• A very low Sog synthesis rate VS that transports to the nearby anterior region only the Dpp and Dpp-Sog in a narrow layer adjacent to the location Xh of the discontinuity in Rh(X)
  • Intermediate Sog synthesis rates that manage to shuttle sufficient Dpp and Dpp-Sog away from a finite interval (Xh, Xg) in the posterior region to the anterior region with Xg substantially smaller than Xmax.
  • The receptor expression is elevated at both end (qualitatively similar to the results for RA(X)) leading to an [LR] gradient elevated at both ends and depressed in region of normal receptor expression in between (see Table (5) and Table (6))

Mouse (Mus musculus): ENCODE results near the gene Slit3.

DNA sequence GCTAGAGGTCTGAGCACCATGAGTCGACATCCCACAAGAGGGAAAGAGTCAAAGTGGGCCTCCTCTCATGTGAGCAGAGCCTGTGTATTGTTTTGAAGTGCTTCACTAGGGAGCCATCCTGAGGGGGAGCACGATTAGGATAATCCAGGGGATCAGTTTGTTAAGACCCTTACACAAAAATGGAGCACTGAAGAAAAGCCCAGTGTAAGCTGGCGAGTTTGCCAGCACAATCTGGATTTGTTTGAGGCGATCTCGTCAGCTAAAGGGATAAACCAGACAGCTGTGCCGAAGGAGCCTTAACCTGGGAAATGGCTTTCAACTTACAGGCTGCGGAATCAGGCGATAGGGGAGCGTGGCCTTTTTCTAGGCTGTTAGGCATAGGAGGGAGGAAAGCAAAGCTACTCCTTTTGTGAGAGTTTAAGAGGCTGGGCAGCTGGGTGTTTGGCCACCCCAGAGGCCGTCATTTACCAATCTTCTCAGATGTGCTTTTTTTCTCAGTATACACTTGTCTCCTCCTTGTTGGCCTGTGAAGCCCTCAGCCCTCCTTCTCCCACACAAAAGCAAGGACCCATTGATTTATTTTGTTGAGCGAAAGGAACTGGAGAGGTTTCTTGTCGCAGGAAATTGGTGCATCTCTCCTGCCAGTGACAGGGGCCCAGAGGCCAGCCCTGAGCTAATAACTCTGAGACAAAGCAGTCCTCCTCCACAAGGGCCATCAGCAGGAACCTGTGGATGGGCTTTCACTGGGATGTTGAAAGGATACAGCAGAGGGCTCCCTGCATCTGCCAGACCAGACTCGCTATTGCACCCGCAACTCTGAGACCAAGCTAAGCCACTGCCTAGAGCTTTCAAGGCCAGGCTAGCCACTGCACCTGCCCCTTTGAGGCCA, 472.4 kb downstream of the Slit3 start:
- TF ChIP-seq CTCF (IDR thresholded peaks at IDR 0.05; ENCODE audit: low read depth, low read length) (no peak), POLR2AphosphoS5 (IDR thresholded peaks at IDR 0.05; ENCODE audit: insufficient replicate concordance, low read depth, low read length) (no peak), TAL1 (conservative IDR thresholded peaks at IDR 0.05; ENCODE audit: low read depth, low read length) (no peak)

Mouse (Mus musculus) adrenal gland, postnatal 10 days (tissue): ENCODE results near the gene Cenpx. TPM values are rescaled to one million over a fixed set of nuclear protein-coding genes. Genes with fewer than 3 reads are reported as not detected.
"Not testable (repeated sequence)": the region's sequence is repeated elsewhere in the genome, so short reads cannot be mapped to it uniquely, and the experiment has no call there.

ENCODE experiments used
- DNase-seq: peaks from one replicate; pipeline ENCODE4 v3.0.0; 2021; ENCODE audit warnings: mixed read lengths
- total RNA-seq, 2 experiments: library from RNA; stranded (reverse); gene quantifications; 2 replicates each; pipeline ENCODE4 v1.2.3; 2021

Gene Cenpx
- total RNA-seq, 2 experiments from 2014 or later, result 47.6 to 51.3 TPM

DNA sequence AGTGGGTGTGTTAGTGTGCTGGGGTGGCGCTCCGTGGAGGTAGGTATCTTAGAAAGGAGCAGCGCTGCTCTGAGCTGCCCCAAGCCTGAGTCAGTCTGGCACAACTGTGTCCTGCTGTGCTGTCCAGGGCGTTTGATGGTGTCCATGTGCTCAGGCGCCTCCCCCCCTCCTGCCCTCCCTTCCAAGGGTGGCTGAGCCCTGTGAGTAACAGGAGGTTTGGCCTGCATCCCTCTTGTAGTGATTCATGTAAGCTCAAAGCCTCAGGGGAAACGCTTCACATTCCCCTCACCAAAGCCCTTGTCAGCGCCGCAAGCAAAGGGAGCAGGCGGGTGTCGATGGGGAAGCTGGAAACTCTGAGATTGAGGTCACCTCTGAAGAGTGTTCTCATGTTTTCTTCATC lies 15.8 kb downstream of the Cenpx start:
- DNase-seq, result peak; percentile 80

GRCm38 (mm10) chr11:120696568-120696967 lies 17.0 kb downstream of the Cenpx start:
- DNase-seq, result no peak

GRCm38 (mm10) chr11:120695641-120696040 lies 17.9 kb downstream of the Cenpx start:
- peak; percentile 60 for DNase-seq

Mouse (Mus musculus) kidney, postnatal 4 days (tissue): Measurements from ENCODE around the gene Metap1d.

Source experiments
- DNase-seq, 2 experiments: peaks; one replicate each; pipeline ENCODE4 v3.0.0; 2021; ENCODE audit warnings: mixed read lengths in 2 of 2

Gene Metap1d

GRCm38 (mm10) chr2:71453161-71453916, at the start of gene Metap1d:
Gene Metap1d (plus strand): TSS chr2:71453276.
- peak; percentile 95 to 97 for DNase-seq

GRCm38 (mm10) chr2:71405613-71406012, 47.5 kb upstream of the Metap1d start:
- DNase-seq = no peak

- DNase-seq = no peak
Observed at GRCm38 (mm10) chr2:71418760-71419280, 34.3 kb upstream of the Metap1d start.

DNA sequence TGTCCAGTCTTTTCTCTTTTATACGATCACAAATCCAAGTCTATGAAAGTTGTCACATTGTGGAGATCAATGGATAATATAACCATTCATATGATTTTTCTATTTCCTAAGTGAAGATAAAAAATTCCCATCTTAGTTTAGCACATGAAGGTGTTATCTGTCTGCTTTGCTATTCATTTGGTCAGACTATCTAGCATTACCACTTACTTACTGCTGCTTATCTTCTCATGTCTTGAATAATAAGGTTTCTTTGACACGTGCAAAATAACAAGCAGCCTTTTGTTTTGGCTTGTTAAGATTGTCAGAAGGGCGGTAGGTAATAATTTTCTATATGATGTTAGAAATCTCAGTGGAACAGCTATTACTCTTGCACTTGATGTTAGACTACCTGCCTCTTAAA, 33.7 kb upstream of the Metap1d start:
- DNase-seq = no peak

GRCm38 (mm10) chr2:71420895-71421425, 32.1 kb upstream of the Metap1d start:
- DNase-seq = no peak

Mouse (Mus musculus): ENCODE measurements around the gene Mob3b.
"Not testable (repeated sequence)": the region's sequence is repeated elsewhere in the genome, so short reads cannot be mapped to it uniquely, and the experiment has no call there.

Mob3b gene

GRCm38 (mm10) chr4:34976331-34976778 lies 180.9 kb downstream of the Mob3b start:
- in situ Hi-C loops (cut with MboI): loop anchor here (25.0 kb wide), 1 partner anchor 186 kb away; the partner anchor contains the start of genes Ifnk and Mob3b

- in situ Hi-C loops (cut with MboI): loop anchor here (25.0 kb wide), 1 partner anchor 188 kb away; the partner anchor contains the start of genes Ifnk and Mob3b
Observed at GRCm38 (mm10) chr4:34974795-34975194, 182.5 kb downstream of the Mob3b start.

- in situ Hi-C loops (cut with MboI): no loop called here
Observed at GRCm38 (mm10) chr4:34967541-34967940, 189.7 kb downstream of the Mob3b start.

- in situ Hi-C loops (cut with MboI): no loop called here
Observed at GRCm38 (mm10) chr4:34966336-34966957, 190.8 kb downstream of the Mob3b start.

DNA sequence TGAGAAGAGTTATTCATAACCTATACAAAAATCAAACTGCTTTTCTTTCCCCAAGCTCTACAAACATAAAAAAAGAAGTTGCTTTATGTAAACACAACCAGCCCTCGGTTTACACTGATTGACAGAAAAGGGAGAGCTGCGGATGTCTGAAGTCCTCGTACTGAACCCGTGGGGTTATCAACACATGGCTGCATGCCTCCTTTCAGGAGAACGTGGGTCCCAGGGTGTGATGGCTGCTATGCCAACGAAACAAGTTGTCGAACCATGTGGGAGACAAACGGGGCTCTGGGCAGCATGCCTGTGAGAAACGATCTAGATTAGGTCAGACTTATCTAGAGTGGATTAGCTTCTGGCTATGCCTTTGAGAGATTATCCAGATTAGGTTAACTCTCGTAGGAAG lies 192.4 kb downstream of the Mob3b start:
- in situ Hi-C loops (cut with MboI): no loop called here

The results from our simple mathematical model also offered new insight not previously observed. One important result of this category is the variability of the elevation in [LR] in the region of ectopic receptor expression. From the asymptotic analysis of Sections 3 and 5, we now know that [LR] expression may be elevated, unchanged or even depressed depending on the combinations of the various rate parameter values. In particular, we have from Propositions 7 and 11 that

  • An elevation of the receptor expression in the ectopic region not sufficiently high would result in no change or a depression (rather than an elevation) of signaling morphogen gradient [LR] in the anterior region if it does not meet the condition (such as (74) for Rh(X) and (81) for RA(X)) required for an elevated [LR] expression